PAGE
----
Pilates exercises help to build beautiful abdominal muscles, but can they relieve back pain too? Even some physical therapists and chiropractors recommend Pilates for chronic back pain. I have many clients who come to my Pilates classes questioning if this type of fitness training can ease lower back discomfort for a long term. Let’s see what science says about it.
Pilates for Back Pain: Does It Help?
According to a study published in the Journal of Sports Rehabilitation, Pilates exercises help to ease back pain. Participants who took part in fifteen Pilates training sessions had less back pain and were able to walk better after completing this training. Even better was the fact the 39 adults who took part in this program still had less back pain a year later. Stronger abs and less back pain, certainly Pilates training has its advantages.
How Pilates Exercises Work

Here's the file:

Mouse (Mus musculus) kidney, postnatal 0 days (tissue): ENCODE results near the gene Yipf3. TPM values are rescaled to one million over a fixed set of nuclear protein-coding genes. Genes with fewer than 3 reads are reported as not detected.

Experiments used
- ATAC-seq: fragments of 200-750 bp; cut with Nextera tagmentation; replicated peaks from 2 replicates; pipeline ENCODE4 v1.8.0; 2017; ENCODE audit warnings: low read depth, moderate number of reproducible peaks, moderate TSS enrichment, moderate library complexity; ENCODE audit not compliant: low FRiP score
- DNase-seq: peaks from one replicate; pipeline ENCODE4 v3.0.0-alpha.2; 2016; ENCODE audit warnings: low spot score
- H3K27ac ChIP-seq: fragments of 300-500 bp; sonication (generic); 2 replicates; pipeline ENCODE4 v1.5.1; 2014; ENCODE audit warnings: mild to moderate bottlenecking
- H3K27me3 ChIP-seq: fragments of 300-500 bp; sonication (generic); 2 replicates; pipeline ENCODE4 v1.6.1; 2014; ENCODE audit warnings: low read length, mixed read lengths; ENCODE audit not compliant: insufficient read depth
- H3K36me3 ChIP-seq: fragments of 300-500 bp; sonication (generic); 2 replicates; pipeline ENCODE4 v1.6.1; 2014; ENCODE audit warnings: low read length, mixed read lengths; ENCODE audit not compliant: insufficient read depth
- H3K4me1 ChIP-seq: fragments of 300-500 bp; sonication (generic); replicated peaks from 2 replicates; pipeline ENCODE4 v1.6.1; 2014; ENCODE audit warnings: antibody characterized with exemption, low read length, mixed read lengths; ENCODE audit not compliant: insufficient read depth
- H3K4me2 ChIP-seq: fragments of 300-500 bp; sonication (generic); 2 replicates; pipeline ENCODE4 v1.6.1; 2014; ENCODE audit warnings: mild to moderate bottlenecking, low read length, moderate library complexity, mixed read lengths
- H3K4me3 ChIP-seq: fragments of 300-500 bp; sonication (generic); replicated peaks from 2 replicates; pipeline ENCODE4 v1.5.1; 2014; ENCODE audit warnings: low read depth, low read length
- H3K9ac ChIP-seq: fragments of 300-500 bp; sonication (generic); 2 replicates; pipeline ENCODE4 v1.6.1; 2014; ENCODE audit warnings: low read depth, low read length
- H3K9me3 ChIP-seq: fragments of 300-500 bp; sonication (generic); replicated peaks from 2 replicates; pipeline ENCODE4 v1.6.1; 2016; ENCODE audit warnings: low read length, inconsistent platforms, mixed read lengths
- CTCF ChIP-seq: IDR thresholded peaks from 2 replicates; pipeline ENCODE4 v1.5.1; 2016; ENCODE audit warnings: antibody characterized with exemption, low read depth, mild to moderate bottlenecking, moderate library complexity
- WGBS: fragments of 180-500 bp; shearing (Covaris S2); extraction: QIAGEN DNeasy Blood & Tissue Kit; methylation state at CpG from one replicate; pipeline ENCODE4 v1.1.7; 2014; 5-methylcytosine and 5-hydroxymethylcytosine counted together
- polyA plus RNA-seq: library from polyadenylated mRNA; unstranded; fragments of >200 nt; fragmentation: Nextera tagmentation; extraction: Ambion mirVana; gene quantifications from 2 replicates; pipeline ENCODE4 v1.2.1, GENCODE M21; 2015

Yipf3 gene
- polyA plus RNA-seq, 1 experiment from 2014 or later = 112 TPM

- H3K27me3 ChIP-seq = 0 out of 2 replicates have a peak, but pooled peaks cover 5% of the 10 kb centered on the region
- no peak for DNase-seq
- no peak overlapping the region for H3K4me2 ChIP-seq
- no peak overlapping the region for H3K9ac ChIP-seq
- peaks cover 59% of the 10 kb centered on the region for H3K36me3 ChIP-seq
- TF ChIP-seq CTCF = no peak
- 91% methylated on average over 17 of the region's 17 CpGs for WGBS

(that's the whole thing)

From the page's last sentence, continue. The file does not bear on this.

Pilates training strengthens core muscles, the group of muscles that work in unison to stabilize the spine. Pilates focuses on all of the core muscles so the spine is more balanced and stable, which helps to reduce stress on the back. Focusing on only the abdominal muscles without strengthening the muscles of the back, as some other types of fitness programs do, can de-stabilize the spine and worsen back pain.
Pilates exercise also improves posture and spinal alignment, creating a neutral spine where the three natural curves of the back are in proper alignment. This greatly reduces stress on the back and even helps to expand the lungs better during breathing, thus improving spine mobility.
Pilates also helps to stretch out achy lower back muscles and reduce tightness and spasm. Although some people are reluctant to exercise with back pain, controlled stretching exercises are one of the best ways to relieve back discomfort. Studies show that bed rest and lack of activity actually makes back pain worse, not better.
Pilates for Back Pain: The Bottom Line
Pilates for back pain has many benefits. It helps to strengthen core muscles that support and stabilize the spine – and improves posture and flexibility. It also reduces the risk of further back injury by strengthening the muscles that support the spine. Another bonus? You could end up with a six-pack too.
Fitness Prescription. February 2011. page 26.